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Tuesday, March 8, 2011

Sea Harrier







Here are some images of Airfix/Heritage Aviation's 1/24 scale BEA (British Aerospace) FRS1 Sea Harrier.
From Wikipedia"

The British Aerospace Sea Harrier is a naval VTOL/STOVL jet fighter, reconnaissance and attack aircraft, a development of the Hawker Siddeley Harrier. It first entered service with the Royal Navy in April 1980 as the Sea Harrier FRS1 and became informally known as the "Shar". Unusual in an era when most naval and land-based air superiority fighters are larger and supersonic, the subsonic Sea Harrier is tasked primarily for air defence when operating from Royal Navy aircraft carriers.

The Sea Harrier served in the Falklands War, both of the Gulf Wars, and the Balkans conflicts; on all occasions it mainly operated from aircraft carriers positioned within the conflict zone. Its usage in the Falklands War was its most high profile and important success, where it was the only fixed-wing fighter available to protect the British Task Force. The Sea Harriers shot down 20 enemy aircraft during the conflict with one loss to enemy ground fire. They were also used to launch ground attacks in the same manner as the Harriers operated by the Royal Air Force.

The Sea Harrier was marketed for sales abroad, but by 1983 India was the only operator other than Britain after sales to Argentina and Australia were unsuccessful. A second, updated version for the Royal Navy was made in 1993 as the Sea Harrier FA2, improving its air to air abilities and weapons compatibilities, along with a more powerful engine; this version continued manufacture until 1998. The aircraft was withdrawn early from Royal Navy service in March 2006 and replaced in the short term by the Harrier GR9, although the intended long term replacement is Lockheed Martin's F-35 Lightning II. The Sea Harrier is in active use in the Indian Navy, although it will eventually be replaced by the Mikoyan MiG-29K.

The Sea Harrier is a subsonic aircraft designed to fill strike, reconnaissance and fighter roles. It features a single Pegasus turbofan engine with two intakes and four vectorable nozzles. It has two landing gear on the fuselage and two outrigger landing gear on the wings. The Sea Harrier is equipped with four wing and three fuselage pylons for carrying weapons and external fuel tanks. Use of the ski jump allowed the aircraft to take off with a heavier loadout than otherwise possible.

The Sea Harrier was largely based on the Harrier GR3, but was modified to have a raised cockpit with a "bubble" canopy for greater visibility, and an extended forward fuselage to accommodate the Ferranti Blue Fox radar. Parts were changed to use corrosion resistant alloys or coatings were added to protect against the marine environment. After the Falklands War, the Sea Harrier was fitted with the new anti-ship Sea Eagle missile.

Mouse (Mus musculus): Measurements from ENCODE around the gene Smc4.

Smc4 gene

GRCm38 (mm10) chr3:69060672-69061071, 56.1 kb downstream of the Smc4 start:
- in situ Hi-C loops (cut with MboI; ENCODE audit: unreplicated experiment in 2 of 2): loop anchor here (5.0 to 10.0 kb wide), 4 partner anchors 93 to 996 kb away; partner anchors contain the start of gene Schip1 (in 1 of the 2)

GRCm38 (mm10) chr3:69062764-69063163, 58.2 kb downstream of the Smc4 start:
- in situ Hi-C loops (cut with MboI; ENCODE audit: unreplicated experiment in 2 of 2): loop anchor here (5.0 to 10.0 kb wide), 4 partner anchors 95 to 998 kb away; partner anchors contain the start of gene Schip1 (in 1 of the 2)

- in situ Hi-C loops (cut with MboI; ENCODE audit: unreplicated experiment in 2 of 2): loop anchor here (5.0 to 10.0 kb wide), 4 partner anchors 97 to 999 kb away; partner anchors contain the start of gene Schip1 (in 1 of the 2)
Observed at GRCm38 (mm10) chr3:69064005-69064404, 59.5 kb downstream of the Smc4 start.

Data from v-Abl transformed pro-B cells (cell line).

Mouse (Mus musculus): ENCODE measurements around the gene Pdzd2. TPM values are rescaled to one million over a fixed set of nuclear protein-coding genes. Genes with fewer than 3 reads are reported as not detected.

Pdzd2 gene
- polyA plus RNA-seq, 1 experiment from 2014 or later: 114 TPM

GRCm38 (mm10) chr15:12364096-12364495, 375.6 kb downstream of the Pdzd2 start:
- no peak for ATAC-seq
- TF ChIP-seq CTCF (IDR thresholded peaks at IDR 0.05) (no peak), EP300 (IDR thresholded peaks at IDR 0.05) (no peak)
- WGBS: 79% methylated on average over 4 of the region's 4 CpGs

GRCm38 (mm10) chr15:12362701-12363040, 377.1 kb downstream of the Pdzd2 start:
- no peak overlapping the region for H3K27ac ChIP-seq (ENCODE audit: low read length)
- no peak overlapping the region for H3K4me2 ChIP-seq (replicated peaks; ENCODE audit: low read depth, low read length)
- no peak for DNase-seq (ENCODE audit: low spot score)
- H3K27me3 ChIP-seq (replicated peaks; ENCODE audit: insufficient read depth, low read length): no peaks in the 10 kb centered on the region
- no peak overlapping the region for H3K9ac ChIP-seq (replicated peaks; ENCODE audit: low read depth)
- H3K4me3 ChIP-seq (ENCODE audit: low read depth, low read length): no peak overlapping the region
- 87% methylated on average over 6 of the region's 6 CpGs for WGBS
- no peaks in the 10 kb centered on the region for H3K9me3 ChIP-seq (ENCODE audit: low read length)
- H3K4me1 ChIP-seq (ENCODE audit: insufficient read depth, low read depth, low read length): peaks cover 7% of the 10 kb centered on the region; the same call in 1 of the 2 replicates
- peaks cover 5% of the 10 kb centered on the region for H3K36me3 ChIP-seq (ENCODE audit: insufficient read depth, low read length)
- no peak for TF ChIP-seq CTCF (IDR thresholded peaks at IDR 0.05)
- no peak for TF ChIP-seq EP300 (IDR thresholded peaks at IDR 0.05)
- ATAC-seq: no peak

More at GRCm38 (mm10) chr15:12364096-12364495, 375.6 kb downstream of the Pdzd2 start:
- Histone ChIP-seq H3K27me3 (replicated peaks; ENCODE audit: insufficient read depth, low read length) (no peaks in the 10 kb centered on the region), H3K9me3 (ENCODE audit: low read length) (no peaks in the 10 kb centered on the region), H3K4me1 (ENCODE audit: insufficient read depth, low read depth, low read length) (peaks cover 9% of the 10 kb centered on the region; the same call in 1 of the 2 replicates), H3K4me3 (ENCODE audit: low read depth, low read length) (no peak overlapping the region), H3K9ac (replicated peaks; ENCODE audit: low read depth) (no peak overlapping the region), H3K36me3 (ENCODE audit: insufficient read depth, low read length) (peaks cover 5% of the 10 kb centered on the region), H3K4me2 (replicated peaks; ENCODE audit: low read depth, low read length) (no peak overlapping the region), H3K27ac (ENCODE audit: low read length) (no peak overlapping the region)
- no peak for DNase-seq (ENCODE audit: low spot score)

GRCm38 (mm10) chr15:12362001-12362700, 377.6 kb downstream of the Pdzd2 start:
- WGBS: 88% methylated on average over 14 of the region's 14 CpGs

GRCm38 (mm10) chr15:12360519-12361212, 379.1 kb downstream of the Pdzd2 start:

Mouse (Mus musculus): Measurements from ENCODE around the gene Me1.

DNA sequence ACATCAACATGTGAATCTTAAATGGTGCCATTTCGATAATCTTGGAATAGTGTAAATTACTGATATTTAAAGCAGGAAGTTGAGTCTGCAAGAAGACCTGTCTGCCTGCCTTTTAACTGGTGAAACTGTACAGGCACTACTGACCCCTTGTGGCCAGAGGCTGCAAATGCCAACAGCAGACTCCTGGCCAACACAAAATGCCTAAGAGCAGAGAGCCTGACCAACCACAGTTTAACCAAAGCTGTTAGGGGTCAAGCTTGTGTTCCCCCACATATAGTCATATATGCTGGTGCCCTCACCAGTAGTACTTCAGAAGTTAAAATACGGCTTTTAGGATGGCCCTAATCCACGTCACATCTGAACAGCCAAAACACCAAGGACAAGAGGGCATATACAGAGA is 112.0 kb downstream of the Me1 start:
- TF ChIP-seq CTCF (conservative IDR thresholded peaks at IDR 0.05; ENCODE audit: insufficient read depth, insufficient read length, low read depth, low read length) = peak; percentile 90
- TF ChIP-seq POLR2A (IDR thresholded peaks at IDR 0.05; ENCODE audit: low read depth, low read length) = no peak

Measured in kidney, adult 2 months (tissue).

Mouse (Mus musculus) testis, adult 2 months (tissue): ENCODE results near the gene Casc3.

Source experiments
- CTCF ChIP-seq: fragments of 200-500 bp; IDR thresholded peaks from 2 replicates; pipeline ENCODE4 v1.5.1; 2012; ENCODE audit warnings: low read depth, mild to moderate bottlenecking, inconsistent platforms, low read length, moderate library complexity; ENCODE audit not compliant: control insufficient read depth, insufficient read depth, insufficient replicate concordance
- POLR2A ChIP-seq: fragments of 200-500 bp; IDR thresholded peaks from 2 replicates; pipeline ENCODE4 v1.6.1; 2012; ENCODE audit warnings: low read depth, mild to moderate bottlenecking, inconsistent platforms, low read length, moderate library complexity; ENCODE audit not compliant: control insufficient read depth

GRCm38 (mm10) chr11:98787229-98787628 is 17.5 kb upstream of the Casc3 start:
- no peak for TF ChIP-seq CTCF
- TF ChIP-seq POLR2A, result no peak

The Sea Harrier FA2 featured the Blue Vixen radar, which was described as one of the most advanced pulse doppler radar systems in the world; the Blue Fox radar was seen be some critics as having comparatively low performance for what was available at the time of procurement. The Blue Vixen formed the basis for development of the Eurofighter Typhoon's CAPTOR radar. The Sea Harrier FA2 also carried the AIM-120 AMRAAM missile, the first UK aircraft to be provided with this capability. An upgraded model of the Pegasus engine, the Pegasus Mk 106, was used in the Sea Harrier FA2; in response to the threat of radar-based anti aircraft weapons electronic countermeasures were added. Other improvements included an increase to the air-to-air weapons load, look-down radar, increased range, and improved cockpit displays.

The cockpit in the Sea Harrier includes a conventional centre stick arrangement and left-hand throttle. In addition to normal flight controls, the Harrier has a lever for controlling the direction of the four vectorable nozzles. The nozzles point rearward with the lever in the forward position for horizontal flight. With the lever back, the nozzles point downward for vertical takeoff or landing. The usefulness of the vertical landing capability of the Sea Harrier was demonstrated in an unintented incident on 6 June 1983, when Sub Lieutenant Ian Watson lost contact with the aircraft carrier HMS Illustrious and had to land on the foredeck of the Spanish cargo ship Alraigo.

In 2005, although already timetabled to be retired, a Sea Harrier was modified with an 'Autoland' system to allow the fighter to perform a safe vertical landing without any pilot interaction. Despite the pitching of a ship posing a natural problem, the system was designed to be aware of such data, and successfully performed a landing at sea in May 2005.

1 comment:

Warren Zoell said...

I love that "The Sea Harrier was marketed for sales abroad, but by 1983 India was the only operator other than Britain after sales to Argentina and Australia were unsuccessful. Couldn't sell them to Argentina Uh. Gee I wonder why?